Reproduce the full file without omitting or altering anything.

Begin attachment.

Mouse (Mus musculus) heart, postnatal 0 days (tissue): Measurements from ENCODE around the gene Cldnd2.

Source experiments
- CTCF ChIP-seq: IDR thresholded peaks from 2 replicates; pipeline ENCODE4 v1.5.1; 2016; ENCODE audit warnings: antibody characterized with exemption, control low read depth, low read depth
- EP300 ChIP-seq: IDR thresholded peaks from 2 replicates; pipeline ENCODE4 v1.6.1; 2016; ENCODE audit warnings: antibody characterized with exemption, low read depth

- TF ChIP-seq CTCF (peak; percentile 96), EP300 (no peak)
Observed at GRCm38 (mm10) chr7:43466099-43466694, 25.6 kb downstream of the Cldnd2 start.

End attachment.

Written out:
Mouse (Mus musculus) heart, postnatal 0 days (tissue): Measurements from ENCODE around the gene Cldnd2.

Source experiments
- CTCF ChIP-seq: IDR thresholded peaks from 2 replicates; pipeline ENCODE4 v1.5.1; 2016; ENCODE audit warnings: antibody characterized with exemption, control low read depth, low read depth
- EP300 ChIP-seq: IDR thresholded peaks from 2 replicates; pipeline ENCODE4 v1.6.1; 2016; ENCODE audit warnings: antibody characterized with exemption, low read depth

- TF ChIP-seq CTCF (peak; percentile 96), EP300 (no peak)
Observed at GRCm38 (mm10) chr7:43466099-43466694, 25.6 kb downstream of the Cldnd2 start.